You are correct when you noted that we did, indeed, change our formulation several years ago. The «Marella» Jubes that you were familiar with were made to a Rowntree (U.K.) recipe, and required several ingredients imported from the U.S. and U.K. In 1991, we developed several recipes using only Australian ingredients, and settled on one after Consumer taste tests. The result was a product which tasted the same, but which, alas, was a little softer.

    First, I want to congratulate Nestle Confectionery Ltd for taking this action. It is good to see companies based in Australia making sure that their products are made from entirely Australian produce. As a person who has made my living out of the sugar industry all of my life and who still lives in a sugar community, I am very pleased to see that a company which uses such a lot of sugar not only uses Australian sugar, which I am sure it always did, but also now uses entirely Australian products in the making of its sweets.

    I suppose that on that basis, and because this is the reason for the change in the recipe, I will have to accept the Nestle Confectionery Ltd new recipes and my «Marella» jubes being a little softer. The letter that I quoted from went on to say:

    Since the changeover, sales have remained healthy, and we can only assume that most of our consumers have accepted the slightly softer «Marella» .

    So be it. The final paragraph of the letter is the second confession I have to make to the Senate. It says:

    I am sure that you will be able to develop a taste for the new recipe, and have included several packs of «Marella» jubes to help you along.

    With that, the company kindly set me this rather exciting looking parcel of «Marella» jubes, which I have been staring at rather enviously all day.

    Senator Sherry —Pass them around.

    Senator IAN MACDONALD —Senator Sherry says, `Pass them around.’ I feel a little embarrassed in these days of disclosure and the registration of senators’ interests, particularly when in some other parliaments of the world people are being accused of accepting bribes to do certain things. I am a bit worried about that, so I have come to the conclusion that I will not accept the «Marella» jubes. Fortunately, I am probably in the financial position where I can buy my own in any case. What I will do with these «Marella» jubes which Nestle Confectionery Ltd has very kindly sent to me is donate them to a charity which benefits children.

    I have had a good think about which charity I might select. Many deserving charities around Australia support children, particularly disadvantaged children. I have decided that I will make a donation of the Nestle company gift to the Lower Burdekin branch of the Endeavour Foundation. Madam Acting Deputy President, you may be aware that the Endeavour Foundation was formerly called the Subnormal Children’s Welfare Association. I think it is an association in Queensland only. However, there are similar associations in other parts of Australia. It is a voluntary organisation which does magnificent work with intellectually disabled people—not only children—of all ages.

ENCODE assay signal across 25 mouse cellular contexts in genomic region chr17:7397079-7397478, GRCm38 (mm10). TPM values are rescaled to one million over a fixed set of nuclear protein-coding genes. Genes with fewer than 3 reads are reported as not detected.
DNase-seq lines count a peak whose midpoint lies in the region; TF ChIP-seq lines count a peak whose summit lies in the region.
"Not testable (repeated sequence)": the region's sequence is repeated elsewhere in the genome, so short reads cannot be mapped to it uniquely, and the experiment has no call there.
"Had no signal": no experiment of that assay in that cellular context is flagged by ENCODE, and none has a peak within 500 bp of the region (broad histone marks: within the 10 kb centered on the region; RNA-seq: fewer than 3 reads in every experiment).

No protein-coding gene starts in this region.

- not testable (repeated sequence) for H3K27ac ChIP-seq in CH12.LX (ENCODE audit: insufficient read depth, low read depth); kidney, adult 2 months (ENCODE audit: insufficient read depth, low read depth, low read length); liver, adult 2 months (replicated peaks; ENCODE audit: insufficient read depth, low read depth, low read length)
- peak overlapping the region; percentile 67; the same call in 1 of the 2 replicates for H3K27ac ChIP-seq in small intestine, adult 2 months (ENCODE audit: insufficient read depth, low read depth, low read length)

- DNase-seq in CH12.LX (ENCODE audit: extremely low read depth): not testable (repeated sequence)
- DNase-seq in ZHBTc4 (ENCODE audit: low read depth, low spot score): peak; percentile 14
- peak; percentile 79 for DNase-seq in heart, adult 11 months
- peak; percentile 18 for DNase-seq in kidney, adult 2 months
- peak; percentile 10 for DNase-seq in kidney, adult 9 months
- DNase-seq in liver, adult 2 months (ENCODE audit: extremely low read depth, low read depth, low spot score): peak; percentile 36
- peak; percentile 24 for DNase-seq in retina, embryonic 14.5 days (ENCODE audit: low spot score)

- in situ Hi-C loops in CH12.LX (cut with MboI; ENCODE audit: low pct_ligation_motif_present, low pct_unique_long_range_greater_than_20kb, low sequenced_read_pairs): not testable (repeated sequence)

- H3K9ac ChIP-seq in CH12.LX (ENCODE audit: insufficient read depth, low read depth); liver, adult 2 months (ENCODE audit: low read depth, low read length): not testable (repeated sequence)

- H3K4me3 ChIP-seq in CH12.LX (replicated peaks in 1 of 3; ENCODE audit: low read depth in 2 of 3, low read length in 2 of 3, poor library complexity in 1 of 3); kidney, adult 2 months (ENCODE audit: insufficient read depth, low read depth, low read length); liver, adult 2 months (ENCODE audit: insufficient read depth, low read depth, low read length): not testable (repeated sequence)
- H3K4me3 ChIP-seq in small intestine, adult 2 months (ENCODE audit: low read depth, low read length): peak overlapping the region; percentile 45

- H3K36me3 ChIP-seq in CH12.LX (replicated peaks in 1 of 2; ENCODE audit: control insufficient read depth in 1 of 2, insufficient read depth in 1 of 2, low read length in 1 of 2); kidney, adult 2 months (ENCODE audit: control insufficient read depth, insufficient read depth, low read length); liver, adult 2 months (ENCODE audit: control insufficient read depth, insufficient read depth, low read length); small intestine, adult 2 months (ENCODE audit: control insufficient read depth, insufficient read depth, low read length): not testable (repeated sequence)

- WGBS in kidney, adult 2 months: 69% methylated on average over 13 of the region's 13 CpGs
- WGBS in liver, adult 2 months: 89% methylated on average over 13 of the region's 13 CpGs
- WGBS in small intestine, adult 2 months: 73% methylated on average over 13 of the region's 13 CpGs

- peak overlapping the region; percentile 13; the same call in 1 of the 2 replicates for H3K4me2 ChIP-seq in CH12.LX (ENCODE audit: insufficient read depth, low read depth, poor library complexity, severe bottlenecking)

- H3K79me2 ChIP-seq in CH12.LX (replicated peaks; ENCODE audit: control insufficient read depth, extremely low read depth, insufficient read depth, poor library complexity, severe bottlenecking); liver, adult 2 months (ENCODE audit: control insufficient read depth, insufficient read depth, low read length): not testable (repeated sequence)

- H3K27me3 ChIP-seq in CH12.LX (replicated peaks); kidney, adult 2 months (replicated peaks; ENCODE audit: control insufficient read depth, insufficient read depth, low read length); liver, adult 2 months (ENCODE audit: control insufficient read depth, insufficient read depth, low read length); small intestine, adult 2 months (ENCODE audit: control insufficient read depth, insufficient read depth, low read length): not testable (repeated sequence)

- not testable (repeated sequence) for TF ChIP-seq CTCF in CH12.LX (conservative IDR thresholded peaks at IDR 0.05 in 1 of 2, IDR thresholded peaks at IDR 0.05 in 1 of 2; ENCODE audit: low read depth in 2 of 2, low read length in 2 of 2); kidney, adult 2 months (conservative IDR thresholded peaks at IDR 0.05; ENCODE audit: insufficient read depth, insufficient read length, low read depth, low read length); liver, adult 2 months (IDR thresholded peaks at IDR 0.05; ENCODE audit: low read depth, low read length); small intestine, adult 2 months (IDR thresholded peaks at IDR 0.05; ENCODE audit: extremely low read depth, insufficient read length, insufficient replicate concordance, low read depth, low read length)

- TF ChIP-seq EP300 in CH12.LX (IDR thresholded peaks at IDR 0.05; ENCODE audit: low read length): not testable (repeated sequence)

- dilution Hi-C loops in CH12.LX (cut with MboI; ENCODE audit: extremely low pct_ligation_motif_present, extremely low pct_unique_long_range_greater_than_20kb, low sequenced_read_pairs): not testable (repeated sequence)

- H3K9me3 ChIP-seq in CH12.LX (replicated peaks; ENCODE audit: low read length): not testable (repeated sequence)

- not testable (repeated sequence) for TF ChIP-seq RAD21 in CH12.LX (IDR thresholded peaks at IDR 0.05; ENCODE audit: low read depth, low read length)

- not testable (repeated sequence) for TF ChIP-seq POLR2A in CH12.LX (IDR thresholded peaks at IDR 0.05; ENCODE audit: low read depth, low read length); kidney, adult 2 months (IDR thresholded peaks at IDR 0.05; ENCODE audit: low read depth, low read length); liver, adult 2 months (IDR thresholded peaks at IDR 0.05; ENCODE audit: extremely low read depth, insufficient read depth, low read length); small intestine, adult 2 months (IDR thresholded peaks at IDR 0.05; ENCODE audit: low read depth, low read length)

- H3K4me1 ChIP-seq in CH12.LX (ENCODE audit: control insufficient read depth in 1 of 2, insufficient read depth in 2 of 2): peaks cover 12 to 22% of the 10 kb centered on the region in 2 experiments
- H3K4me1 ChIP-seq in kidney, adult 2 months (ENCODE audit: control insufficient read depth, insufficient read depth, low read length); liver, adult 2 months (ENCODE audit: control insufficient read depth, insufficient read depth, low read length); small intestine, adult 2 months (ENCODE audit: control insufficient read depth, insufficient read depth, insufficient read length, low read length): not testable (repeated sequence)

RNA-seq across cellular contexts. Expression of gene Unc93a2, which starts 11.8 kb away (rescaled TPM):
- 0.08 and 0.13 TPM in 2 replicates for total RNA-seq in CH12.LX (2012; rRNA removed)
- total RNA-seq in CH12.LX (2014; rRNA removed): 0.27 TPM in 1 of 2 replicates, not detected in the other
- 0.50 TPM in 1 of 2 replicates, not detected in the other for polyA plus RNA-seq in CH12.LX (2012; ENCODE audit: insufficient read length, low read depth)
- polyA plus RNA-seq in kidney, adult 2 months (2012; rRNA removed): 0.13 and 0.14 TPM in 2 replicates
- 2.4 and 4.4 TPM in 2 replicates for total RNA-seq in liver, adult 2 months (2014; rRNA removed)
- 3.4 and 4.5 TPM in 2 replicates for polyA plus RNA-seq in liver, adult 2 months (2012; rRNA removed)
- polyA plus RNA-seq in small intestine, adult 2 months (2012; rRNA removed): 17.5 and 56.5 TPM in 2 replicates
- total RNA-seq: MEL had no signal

The Lower Burdekin branch, which is the branch in my home town of Ayr, has a number of facilities, including a four-bedroom residence at 18 Cox Street, Ayr called `Carinya’. It has another residential place called the Arthur Coburn Residential situated at Groper Creek Road, Home Hill. Eight residents are provided with accommodation in a secure environment there. The Activity Therapy Centre of the Endeavour Foundation in Ayr teaches 17 people social, recreational and life skills. The Clive William Taylor Farm at Home Hill provides employment for 12 intellectually disabled people. I well remember that farm. I am very pleased to say that my legal firm in Ayr was instrumental in getting a cane assignment for that farm many years ago.

    I am also very proud and honoured that the Lower Burdekin branch of the Endeavour Foundation invited me to be patron of its branch. I am very happy and honoured to have accepted that invitation. I will make these «Marella jubes available to the foundation the next time that I am in Ayr. Having purged my soul with those two confessions, I think we can now finish the Senate for tonight.

    Senate adjourned at 7.47 p.m.